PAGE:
In North America, we hear that river cruising is one of the fastest-growing segments of the travel industry. Indeed, its meteoric rise in public awareness and enthusiasm in Canada, the United States, and aboard in Australia and the UK shows no signs of slowing down. But there are some interesting signals that points to a disconnect between river cruising and travelers from the countries that these ships actually sail through.
Der Spiegel, one of the largest weekly magazines in Germany, recently reported that German river cruise operator Nicko Cruises – formerly Nicko Tours – has run out of cash and has filed for bankruptcy protection from their creditors. The original article (here in German) states that despite a major infusion of cash from a Swiss-based firm in 2013, disruptions caused by the flooding in Europe in the spring of 2013 and the ongoing uncertainty surrounding river cruises in the Ukraine and Russia – which Nicko operated in – led to the company’s downfall.
But the article is fascinating for one particular reason. It states that – at least from a German and perhaps European perspective – river cruising is in trouble.
While many of the obstacles that European river cruise operators face are largely political – like the current turmoil that has seen Egyptian river cruises all but decimated in recent years, and which is now poised to do likewise for sailings in the Ukraine and Russia – Der Spiegel highlights one significant factor that is keeping Europeans away from river cruising: age.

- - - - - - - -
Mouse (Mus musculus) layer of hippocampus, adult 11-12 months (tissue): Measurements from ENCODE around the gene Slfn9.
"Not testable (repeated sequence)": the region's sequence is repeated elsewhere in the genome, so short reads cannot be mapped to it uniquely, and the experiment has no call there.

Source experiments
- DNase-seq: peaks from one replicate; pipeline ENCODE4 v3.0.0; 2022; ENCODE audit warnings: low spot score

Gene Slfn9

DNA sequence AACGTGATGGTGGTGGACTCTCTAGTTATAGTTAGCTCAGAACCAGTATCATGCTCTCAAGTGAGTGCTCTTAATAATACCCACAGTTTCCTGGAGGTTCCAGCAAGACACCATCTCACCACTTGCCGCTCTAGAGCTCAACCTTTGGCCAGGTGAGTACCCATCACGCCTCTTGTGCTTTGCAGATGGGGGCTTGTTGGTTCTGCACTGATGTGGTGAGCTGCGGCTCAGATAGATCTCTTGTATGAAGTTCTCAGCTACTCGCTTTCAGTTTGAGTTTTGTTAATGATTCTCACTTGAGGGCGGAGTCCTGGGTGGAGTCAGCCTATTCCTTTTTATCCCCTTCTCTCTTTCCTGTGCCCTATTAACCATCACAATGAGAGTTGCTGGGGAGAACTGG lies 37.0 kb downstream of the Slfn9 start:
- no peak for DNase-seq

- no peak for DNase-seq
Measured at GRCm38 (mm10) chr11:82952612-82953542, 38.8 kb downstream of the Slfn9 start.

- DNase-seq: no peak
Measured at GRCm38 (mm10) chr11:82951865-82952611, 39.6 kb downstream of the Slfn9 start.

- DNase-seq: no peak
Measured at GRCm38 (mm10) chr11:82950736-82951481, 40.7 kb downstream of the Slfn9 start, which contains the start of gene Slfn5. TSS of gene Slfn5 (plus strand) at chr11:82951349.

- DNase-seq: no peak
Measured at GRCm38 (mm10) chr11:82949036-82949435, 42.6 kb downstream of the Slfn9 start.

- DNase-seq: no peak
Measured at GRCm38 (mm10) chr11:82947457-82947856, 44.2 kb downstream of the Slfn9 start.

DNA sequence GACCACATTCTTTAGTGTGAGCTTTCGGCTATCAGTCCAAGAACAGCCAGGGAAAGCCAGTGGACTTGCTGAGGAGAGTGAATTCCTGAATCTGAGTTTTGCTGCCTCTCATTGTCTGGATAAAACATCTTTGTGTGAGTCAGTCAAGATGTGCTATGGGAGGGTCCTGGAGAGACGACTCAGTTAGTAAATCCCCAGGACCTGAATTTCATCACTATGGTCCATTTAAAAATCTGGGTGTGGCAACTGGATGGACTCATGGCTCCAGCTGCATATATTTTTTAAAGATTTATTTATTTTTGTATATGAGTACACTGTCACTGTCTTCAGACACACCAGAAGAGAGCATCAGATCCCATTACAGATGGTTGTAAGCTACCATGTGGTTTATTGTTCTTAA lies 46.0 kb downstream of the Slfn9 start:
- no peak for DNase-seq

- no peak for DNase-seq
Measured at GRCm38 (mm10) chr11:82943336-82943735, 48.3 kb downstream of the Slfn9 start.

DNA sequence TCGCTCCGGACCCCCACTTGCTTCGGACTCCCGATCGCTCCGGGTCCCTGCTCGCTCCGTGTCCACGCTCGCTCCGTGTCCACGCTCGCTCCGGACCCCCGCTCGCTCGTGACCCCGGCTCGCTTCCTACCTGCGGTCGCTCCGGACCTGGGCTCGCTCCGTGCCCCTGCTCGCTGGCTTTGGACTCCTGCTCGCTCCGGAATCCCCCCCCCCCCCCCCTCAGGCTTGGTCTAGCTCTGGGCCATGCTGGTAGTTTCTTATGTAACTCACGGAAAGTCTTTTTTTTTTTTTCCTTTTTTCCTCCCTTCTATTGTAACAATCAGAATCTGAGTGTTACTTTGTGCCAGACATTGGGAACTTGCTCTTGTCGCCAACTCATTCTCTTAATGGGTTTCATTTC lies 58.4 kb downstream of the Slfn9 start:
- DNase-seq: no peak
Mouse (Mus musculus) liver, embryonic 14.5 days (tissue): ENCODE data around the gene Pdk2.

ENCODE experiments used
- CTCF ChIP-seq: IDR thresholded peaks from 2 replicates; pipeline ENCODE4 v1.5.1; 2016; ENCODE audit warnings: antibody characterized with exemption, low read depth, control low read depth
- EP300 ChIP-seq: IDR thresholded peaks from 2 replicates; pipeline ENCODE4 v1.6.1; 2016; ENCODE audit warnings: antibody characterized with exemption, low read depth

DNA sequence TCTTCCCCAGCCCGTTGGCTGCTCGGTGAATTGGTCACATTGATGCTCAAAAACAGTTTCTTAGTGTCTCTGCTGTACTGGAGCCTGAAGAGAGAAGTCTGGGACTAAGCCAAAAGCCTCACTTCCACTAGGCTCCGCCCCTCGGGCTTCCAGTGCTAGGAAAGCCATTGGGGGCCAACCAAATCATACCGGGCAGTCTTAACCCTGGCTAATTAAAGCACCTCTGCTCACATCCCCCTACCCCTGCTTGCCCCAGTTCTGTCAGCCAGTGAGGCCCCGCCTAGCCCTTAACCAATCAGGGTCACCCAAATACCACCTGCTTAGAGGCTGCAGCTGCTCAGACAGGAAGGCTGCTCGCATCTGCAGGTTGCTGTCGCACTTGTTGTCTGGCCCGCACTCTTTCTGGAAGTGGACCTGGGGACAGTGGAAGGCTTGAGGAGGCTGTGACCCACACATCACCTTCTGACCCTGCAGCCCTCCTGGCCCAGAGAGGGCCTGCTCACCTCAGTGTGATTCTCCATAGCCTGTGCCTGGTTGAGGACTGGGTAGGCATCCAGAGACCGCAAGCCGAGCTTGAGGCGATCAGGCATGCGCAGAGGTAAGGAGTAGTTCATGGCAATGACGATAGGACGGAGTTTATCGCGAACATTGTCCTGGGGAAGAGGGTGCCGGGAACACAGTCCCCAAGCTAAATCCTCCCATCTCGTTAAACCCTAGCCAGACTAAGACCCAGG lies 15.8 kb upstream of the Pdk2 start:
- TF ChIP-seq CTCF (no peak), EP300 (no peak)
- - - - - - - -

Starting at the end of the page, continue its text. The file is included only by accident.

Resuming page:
While European and North American-based ocean cruise lines cater to a wide demographic that includes families, children, singles, and couples of nearly every age category, river cruising on European-based lines is still targeted largely at the 60-plus crowd. North American lines are no different; with the average median age on most sailings stretching into the mid-fifties.
When it comes to options for those under 60 years of age – and presumably with less disposable income – Der Spiegel is less optimistic, though they do point out that A-ROSA is quickly gaining traction in Germany with a younger generation of river cruisers. The line has also made significant inroads in North America in the past two years.
The article also points out some key differences between the German and North American cruise markets. Whereas in North America an all-in pricing scheme is seen as desirable, German cruisers typically don’t feel the same way. They do not want to be ‘told’ what to pay for; preferring instead to pay only for what they use in order to achieve a lower entry-level cost. An excellent example of this is the Hamburg-based luxury line, Hapag-Lloyd Cruises. Although their EUROPA and EUROPA 2 are the highest-rated cruise ships in the world – and suitably carry some of the highest per diems in the industry – alcoholic beverages still come at an additional cost. Why? Because their primarily German clientele demands it.
As for Nicko – it’s business as usual. So far. The company has filed for the equivilant of bankruptcy protection that will allow them to continue to operate, at least for a while. While it’s entirely likely that a new buyer will be found to take over the Nicko name – or, at the very least, scoop up their fairly substantial fleet of red-hulled river cruise ships – the question still remains: is the river cruise industry missing out on a key passenger base by not catering better to the travel desires of Europeans themselves?
What do you think? Let us know!